Agudath Israel of America has taken its case to the U.S. Supreme Court, filing for an injunction to block New York’s “Cluster Initiative” against shuls and other houses of worship.
Agudath Israel of America has taken its case to the U.S. Supreme Court, filing for an injunction to block New York’s “Cluster Initiative” against shuls and other houses of worship. The Agudah suit was filed together with the Agudath Israel of Kew Garden Hills and its shul Secretary, Mr. Steven Saphirstein, and the Agudath Israel of Madison and its Rav, Rabbi Yisroel Reisman, shlita.
This follows a similar move taken by the Brooklyn Catholic Diocese.
The lawsuit raises numerous unsettling points regarding the current executive order, including clear statements that the order was intended to “target” the Orthodox Jewish community. The Agudah brief notes that the red, orange and yellow zones were first initiated exclusively against Orthodox Jewish areas, and without any metrics or scientific justification.
It was only later – coincidentally, or perhaps not, after Agudah and others filed lawsuits challenging the constitutionality of the Cluster Initiative – that metrics were released and restrictions began to ease. Even then, the state’s own data shows that non-Jewish areas with higher percentage positivity rates – sometimes twice as high – were subject to lesser neighborhood restrictions.
Moreover, the Agudah lawsuit questions why red zone shuls are limited to 10 per building, while financial services firms, pet shops, liquor shops, and other “essential” stores can operate without any limit on numbers of employees or customers.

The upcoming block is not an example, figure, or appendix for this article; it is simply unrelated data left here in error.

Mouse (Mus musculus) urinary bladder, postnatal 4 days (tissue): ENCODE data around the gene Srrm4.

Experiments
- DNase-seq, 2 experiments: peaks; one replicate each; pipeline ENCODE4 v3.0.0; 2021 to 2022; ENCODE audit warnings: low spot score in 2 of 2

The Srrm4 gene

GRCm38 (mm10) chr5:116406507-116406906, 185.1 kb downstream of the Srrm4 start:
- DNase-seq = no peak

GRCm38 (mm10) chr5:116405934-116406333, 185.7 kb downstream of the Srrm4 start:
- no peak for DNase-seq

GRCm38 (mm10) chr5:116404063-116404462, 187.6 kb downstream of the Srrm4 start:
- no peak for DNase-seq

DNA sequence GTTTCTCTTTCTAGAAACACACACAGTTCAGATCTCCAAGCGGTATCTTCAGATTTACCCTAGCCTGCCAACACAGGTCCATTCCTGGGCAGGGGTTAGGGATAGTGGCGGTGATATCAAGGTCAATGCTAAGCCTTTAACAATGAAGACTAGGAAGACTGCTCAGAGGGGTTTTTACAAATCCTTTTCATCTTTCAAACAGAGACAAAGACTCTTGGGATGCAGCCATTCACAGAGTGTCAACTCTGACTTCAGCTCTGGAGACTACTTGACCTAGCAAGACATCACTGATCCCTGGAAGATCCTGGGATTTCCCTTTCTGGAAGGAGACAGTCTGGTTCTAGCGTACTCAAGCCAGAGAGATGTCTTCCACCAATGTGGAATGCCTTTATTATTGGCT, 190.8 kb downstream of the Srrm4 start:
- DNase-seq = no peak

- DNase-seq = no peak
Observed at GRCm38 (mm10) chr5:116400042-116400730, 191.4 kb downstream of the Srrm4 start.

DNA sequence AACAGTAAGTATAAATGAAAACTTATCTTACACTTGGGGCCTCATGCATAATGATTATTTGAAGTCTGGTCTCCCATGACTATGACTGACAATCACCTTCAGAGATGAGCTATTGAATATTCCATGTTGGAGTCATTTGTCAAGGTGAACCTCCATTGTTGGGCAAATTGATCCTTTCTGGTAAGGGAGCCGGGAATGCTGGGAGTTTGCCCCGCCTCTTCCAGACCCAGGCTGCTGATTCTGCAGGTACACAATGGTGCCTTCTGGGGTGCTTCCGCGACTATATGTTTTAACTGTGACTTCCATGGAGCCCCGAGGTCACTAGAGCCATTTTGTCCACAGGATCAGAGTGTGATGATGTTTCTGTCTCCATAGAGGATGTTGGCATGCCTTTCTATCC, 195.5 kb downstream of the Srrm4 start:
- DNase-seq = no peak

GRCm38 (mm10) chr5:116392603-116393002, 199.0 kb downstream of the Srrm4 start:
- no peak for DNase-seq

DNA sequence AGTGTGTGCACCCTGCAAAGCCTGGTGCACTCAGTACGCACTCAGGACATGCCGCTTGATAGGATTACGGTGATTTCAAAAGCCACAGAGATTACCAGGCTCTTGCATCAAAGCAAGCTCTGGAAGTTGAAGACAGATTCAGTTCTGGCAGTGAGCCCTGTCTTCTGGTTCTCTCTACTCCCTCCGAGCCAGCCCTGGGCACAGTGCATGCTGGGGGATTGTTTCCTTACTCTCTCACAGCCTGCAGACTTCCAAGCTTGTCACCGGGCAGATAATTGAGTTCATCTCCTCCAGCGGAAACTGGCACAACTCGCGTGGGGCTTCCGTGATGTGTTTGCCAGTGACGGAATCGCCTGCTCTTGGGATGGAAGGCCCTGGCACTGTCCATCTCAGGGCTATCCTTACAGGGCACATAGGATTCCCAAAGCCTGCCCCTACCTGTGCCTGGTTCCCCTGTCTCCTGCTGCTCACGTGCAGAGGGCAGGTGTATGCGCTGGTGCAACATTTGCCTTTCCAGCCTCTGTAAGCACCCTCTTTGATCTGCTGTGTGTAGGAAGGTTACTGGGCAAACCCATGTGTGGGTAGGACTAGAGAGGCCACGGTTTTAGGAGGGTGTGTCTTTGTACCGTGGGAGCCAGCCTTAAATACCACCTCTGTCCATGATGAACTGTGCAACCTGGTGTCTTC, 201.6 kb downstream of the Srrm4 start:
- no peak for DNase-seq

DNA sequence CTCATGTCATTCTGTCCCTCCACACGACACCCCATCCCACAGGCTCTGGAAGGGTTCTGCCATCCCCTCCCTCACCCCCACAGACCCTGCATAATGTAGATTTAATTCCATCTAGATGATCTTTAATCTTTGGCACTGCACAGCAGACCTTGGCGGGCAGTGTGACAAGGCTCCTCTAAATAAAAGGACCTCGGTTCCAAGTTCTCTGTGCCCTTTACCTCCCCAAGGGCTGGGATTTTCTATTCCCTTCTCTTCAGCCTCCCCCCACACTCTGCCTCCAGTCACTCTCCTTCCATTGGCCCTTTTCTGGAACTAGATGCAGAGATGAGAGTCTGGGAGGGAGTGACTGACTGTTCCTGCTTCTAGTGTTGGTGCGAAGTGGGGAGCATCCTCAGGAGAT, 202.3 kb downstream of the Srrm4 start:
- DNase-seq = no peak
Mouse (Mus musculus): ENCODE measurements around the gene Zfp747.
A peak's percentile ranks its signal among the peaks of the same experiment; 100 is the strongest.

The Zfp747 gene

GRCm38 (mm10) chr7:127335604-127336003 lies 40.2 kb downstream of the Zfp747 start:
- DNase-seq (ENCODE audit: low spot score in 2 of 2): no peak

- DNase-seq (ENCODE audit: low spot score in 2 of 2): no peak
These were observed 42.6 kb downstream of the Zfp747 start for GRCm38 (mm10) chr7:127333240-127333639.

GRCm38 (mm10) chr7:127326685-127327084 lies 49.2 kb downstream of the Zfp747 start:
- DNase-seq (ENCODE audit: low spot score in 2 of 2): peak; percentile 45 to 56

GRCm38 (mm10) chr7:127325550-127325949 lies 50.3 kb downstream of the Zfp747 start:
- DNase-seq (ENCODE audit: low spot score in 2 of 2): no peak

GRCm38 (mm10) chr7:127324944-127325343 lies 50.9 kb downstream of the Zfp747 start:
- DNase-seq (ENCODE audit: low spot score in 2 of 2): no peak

The very institution of fixed, arbitrary limits of 10 in red zones and 25 in orange zones, irrespective of whether the house of worship is designed for 50 or 5000, is scientifically and legally unsound.
Agudah’s lawsuit also notes that a survey of nationwide COVID responses places NY as an outlier, targeting houses of worship for restrictions in ways that no other state has.
“Agudath Israel has proactively spearheaded safe procedures for the community throughout this pandemic. It strategized shul procedures with hundreds of rabbonim nationwide, issued over a dozen guidance documents, and distributed hundreds of thousands of masks. While we continue to emphasize safety in our communities, government cannot, under the guise of health, be allowed to have one set of rules for religious activities and another rulebook for secular activities,” said Avrohom Weinstock, Esq., Agudah’s Chief of Staff.
“History has shown us that in challenging and uncertain times, religious minorities, and Jews in particular, are often the first to have their rights curtailed. For this instance, and for all future instances, we cannot allow this to rest unchallenged,” said Rabbi Chaim Dovid Zwiebel, Agudah’s Executive Vice President.
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